He said that rush resulted in a trellis system that does not maximize potential production, something he plans to fix when he expands the operation next year.

He has also learned over the three years how much time the hop yard requires.

“The first year, I was out there almost 40 hours a week working myself to death for two vines,” he said. “So the next year I went to the opposite extreme and they did fairly well. This year I have learned to balance it out. It is all a learning experience.”

McLaughlin has used the extra time to develop a vegetable garden which he has used to create a small CSA (Community Supported Agriculture) program with this year.

“We only have three customers this year because I wanted to give myself a trial run,” he said. “Most of my customers are doing a weekly payment which is better for them because they don’t have to pay all at once. Right now we are charging $15 a box which is very low.”

He said everything on the farm, both hops and vegetables, are grown using organic and sustainable methods.

“We are not certified organic and would like to eventually get that certification, but the key thing is transparency with your customer,” he said. “People just want you to be honest.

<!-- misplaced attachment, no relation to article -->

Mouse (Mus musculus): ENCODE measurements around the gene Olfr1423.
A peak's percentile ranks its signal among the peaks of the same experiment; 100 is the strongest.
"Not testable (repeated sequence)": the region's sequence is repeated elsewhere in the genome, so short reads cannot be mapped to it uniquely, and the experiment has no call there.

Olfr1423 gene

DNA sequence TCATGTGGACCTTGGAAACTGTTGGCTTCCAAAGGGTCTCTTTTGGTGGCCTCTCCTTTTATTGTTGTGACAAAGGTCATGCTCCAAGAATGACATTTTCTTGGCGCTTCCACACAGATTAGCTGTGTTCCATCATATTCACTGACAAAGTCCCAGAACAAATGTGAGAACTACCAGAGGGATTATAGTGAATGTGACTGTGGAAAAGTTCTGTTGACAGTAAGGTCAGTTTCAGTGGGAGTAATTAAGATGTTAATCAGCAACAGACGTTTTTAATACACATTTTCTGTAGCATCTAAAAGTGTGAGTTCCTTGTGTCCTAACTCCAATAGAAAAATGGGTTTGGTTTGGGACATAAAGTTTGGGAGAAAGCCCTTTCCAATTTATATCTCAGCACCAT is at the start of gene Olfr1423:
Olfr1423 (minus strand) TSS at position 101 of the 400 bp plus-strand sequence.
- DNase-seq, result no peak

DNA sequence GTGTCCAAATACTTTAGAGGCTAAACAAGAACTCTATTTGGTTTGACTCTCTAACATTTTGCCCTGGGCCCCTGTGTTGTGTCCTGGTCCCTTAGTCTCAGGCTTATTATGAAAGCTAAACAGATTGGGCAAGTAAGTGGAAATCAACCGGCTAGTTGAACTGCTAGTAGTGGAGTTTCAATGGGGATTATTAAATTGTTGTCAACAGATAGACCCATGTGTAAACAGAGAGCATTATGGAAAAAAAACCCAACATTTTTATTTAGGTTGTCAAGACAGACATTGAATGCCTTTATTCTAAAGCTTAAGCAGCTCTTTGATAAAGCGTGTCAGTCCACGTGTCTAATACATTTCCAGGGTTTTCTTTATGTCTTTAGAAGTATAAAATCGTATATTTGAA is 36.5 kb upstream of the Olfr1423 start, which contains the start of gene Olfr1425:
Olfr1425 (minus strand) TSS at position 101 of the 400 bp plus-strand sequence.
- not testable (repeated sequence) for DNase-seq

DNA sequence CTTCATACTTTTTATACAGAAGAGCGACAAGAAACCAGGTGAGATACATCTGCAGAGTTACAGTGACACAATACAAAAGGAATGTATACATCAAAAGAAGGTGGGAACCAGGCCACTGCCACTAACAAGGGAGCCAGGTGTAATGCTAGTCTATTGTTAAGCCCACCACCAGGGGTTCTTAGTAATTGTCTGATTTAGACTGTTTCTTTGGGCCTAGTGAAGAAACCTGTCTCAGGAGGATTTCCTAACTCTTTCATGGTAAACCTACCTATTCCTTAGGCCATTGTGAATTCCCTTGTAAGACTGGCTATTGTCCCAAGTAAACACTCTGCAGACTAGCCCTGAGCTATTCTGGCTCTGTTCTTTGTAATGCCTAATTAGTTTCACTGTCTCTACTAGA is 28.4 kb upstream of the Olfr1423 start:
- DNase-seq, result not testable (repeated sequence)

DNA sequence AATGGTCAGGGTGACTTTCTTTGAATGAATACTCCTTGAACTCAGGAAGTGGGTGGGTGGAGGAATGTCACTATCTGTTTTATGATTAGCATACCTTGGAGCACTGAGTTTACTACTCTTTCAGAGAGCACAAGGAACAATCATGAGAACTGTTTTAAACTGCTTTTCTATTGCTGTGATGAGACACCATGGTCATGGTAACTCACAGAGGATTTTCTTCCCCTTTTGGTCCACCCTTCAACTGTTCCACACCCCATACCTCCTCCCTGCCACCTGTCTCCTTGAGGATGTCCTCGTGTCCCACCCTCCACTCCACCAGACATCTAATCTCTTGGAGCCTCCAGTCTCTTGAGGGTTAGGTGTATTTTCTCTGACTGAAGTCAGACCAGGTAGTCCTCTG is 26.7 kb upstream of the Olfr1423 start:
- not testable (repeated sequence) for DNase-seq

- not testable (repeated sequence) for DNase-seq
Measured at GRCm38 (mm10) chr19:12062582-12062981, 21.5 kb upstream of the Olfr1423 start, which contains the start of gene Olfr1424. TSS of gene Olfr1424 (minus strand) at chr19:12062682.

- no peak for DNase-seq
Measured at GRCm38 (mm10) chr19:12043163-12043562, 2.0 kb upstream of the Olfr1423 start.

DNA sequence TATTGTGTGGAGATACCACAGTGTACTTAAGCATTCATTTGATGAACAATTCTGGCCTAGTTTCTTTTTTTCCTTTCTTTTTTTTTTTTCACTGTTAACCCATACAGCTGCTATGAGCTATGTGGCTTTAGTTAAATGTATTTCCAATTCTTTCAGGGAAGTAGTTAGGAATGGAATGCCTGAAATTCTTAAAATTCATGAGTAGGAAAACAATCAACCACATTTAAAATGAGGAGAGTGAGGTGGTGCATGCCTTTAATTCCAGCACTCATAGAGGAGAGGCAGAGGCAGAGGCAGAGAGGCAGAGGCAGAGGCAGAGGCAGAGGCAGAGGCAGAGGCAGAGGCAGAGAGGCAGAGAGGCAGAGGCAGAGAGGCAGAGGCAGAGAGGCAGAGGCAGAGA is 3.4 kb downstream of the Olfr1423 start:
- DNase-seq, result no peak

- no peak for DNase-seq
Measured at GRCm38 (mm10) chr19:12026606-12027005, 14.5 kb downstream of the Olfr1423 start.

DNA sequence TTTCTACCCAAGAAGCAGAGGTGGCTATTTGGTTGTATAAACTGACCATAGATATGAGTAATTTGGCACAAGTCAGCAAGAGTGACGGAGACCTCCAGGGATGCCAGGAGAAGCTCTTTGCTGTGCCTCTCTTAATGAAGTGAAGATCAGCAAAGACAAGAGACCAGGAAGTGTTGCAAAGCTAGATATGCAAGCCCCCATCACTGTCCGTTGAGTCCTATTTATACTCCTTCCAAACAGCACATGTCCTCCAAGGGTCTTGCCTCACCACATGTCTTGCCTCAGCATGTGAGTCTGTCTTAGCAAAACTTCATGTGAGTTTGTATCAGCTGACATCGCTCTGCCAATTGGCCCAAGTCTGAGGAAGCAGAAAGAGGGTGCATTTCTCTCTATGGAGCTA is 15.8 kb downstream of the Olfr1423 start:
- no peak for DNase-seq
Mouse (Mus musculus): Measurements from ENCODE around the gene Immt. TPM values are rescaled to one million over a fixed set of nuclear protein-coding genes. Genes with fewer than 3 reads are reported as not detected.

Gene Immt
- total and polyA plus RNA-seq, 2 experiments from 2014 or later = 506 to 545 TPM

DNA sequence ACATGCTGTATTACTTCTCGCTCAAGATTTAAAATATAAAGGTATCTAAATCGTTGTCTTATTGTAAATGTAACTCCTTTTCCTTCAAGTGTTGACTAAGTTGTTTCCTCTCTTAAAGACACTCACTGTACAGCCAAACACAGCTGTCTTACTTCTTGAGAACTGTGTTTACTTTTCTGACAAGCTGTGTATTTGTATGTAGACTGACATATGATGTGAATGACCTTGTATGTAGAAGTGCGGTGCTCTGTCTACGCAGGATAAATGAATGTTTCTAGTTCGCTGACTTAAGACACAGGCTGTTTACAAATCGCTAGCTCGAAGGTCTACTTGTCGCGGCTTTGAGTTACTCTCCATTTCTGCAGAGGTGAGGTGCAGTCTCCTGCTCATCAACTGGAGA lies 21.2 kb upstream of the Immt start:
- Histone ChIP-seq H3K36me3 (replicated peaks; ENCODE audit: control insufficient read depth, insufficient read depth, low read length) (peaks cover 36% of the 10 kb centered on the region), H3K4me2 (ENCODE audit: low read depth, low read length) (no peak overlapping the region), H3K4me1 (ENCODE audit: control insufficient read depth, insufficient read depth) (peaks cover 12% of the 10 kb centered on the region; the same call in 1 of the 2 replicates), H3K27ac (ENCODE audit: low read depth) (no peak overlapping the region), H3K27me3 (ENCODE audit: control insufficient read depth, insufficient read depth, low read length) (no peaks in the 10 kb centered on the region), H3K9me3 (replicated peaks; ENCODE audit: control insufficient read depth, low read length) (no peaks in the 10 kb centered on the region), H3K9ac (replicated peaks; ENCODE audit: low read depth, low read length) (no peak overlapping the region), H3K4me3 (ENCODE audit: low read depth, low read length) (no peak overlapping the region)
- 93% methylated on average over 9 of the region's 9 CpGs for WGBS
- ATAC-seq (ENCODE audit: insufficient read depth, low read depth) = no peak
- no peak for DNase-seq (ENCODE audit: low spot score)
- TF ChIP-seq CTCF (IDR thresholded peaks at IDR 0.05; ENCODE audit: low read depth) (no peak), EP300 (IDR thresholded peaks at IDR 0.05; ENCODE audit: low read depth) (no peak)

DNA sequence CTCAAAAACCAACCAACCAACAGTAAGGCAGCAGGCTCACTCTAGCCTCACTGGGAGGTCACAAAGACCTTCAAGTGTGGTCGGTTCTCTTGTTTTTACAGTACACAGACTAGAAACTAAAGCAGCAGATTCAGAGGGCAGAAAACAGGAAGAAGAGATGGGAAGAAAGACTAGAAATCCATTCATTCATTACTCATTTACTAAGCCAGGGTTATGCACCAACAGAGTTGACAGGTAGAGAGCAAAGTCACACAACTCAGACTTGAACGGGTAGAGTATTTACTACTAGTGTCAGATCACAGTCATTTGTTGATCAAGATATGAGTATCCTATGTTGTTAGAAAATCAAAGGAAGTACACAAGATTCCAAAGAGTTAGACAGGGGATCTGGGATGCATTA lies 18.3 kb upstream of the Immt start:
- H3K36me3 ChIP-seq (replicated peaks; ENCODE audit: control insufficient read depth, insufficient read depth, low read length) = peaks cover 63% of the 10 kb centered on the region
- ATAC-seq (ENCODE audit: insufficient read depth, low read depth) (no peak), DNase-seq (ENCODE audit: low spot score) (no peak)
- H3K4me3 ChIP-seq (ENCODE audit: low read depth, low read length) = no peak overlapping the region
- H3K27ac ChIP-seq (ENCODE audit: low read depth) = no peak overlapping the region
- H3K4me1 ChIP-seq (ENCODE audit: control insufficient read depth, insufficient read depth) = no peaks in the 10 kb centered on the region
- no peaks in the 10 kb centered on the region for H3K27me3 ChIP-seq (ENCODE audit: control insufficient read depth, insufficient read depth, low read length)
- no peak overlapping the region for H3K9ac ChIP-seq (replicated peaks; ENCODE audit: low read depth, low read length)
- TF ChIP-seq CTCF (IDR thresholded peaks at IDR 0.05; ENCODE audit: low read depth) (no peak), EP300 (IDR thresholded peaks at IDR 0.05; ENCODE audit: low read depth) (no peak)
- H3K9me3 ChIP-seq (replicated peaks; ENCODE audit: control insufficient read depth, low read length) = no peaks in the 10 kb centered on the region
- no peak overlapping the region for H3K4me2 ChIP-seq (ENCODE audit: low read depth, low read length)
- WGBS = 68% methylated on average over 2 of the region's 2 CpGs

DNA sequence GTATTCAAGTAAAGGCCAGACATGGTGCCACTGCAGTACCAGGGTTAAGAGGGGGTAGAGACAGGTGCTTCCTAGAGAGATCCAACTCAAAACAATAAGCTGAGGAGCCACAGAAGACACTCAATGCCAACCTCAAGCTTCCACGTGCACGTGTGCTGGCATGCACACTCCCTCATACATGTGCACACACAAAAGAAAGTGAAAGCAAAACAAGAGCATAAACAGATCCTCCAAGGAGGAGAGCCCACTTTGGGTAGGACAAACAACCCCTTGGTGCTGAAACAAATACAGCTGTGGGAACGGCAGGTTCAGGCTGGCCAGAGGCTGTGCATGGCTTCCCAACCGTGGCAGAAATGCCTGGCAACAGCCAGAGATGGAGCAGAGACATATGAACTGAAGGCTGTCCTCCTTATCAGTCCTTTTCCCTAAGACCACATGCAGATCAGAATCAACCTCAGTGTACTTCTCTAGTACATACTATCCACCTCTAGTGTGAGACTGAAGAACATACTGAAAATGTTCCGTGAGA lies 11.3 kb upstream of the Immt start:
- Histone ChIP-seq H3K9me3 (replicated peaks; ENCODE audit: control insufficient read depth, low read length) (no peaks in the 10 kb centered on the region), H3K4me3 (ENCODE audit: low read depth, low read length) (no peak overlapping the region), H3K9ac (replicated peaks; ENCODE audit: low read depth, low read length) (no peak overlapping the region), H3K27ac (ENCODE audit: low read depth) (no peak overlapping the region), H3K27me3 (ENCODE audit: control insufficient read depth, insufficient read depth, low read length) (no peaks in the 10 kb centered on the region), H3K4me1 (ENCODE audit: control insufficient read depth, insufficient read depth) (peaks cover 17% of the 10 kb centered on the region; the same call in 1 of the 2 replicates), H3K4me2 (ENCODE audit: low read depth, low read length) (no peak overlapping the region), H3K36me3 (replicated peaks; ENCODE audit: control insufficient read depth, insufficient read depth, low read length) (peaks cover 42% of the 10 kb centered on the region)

“Our goal is to provide affordable high quality vegetables,” he added.

Big plans for next year

McLaughlin said his family plans to dramatically expand the hop and vegetable farm next year, with plans to eventually add a variety of livestock to the process.

“We have 10 acres at the very base of the mountain that we can use,” he said, noting that he plans to set up a new hop yard propagated from the existing one on that property while converting the existing hop yard into more of a testing area. “We want to slowly introduce livestock as well with cattle and poultry first and then move into hogs.

“We are trying to create a completely closed system approach to farming,” he said. “We don’t want to outsource any fertilizers or pest management.

He said he hopes to grow the CSA program to 2o to 25 customers next year.

“It is really exciting because we have been sitting here waiting for it to take off,” said McLaughlin. “Moving to the new property is going to wake us up and push us out into the market and allow us to reach out to connect with a lot more people.”

But while McLaughlin is excited to be expanding into a more profitable model for his farm, he says he is glad they started small and took the time to learn what works for their plan.

“Before I started calling up the FSA for a micro loan I wanted to make sure I had a legitimate plan ahead of me instead of just diving in,” he said. “We have taken a lot of necessary steps and have stepped back and looked at what we want to do to make this a successful business.”

The Sauratown Hopyard and Farm can be rached 336-816-4267 or at sauratownhops@gmail.com.

Nicholas Elmes may be reached at 336-591-8191 or on Twitter @NicholasElmes.